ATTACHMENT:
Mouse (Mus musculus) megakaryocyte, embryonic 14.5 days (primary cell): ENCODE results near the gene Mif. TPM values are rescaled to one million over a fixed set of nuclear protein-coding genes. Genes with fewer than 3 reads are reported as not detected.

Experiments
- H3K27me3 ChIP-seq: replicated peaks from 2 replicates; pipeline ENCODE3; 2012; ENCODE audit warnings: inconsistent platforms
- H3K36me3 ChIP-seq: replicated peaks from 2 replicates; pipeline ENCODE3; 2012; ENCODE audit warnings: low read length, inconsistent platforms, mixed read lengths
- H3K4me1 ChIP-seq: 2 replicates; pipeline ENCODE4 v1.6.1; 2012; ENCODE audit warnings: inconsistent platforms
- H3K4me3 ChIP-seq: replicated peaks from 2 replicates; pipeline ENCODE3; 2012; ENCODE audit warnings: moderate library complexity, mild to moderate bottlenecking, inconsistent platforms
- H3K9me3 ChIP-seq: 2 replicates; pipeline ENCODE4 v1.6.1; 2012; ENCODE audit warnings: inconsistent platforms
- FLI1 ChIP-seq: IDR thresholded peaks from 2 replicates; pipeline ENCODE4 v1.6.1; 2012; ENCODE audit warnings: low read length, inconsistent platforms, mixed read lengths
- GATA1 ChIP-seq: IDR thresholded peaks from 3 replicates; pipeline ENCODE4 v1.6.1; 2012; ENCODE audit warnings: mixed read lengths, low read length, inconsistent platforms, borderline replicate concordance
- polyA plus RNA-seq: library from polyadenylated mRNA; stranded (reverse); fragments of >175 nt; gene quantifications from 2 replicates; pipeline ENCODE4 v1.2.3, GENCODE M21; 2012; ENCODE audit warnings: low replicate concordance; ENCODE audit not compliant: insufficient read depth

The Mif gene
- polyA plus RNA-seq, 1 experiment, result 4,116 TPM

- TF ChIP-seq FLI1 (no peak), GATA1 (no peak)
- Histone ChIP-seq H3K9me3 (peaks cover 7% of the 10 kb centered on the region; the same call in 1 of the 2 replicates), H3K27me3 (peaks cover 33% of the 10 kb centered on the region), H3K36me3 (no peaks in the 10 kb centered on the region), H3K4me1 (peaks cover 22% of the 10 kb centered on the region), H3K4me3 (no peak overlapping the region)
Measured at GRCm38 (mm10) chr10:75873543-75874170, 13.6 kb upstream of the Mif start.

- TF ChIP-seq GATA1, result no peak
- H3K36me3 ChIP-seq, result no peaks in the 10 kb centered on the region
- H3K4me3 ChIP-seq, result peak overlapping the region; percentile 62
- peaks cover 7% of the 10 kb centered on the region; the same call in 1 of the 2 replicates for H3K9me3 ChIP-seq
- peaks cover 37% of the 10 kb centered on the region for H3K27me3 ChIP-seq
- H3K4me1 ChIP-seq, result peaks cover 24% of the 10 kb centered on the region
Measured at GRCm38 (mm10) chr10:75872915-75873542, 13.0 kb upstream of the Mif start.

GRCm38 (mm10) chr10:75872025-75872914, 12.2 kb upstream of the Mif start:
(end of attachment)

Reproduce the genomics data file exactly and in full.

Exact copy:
Mouse (Mus musculus) megakaryocyte, embryonic 14.5 days (primary cell): ENCODE results near the gene Mif. TPM values are rescaled to one million over a fixed set of nuclear protein-coding genes. Genes with fewer than 3 reads are reported as not detected.

Experiments
- H3K27me3 ChIP-seq: replicated peaks from 2 replicates; pipeline ENCODE3; 2012; ENCODE audit warnings: inconsistent platforms
- H3K36me3 ChIP-seq: replicated peaks from 2 replicates; pipeline ENCODE3; 2012; ENCODE audit warnings: low read length, inconsistent platforms, mixed read lengths
- H3K4me1 ChIP-seq: 2 replicates; pipeline ENCODE4 v1.6.1; 2012; ENCODE audit warnings: inconsistent platforms
- H3K4me3 ChIP-seq: replicated peaks from 2 replicates; pipeline ENCODE3; 2012; ENCODE audit warnings: moderate library complexity, mild to moderate bottlenecking, inconsistent platforms
- H3K9me3 ChIP-seq: 2 replicates; pipeline ENCODE4 v1.6.1; 2012; ENCODE audit warnings: inconsistent platforms
- FLI1 ChIP-seq: IDR thresholded peaks from 2 replicates; pipeline ENCODE4 v1.6.1; 2012; ENCODE audit warnings: low read length, inconsistent platforms, mixed read lengths
- GATA1 ChIP-seq: IDR thresholded peaks from 3 replicates; pipeline ENCODE4 v1.6.1; 2012; ENCODE audit warnings: mixed read lengths, low read length, inconsistent platforms, borderline replicate concordance
- polyA plus RNA-seq: library from polyadenylated mRNA; stranded (reverse); fragments of >175 nt; gene quantifications from 2 replicates; pipeline ENCODE4 v1.2.3, GENCODE M21; 2012; ENCODE audit warnings: low replicate concordance; ENCODE audit not compliant: insufficient read depth

The Mif gene
- polyA plus RNA-seq, 1 experiment, result 4,116 TPM

- TF ChIP-seq FLI1 (no peak), GATA1 (no peak)
- Histone ChIP-seq H3K9me3 (peaks cover 7% of the 10 kb centered on the region; the same call in 1 of the 2 replicates), H3K27me3 (peaks cover 33% of the 10 kb centered on the region), H3K36me3 (no peaks in the 10 kb centered on the region), H3K4me1 (peaks cover 22% of the 10 kb centered on the region), H3K4me3 (no peak overlapping the region)
Measured at GRCm38 (mm10) chr10:75873543-75874170, 13.6 kb upstream of the Mif start.

- TF ChIP-seq GATA1, result no peak
- H3K36me3 ChIP-seq, result no peaks in the 10 kb centered on the region
- H3K4me3 ChIP-seq, result peak overlapping the region; percentile 62
- peaks cover 7% of the 10 kb centered on the region; the same call in 1 of the 2 replicates for H3K9me3 ChIP-seq
- peaks cover 37% of the 10 kb centered on the region for H3K27me3 ChIP-seq
- H3K4me1 ChIP-seq, result peaks cover 24% of the 10 kb centered on the region
Measured at GRCm38 (mm10) chr10:75872915-75873542, 13.0 kb upstream of the Mif start.

GRCm38 (mm10) chr10:75872025-75872914, 12.2 kb upstream of the Mif start: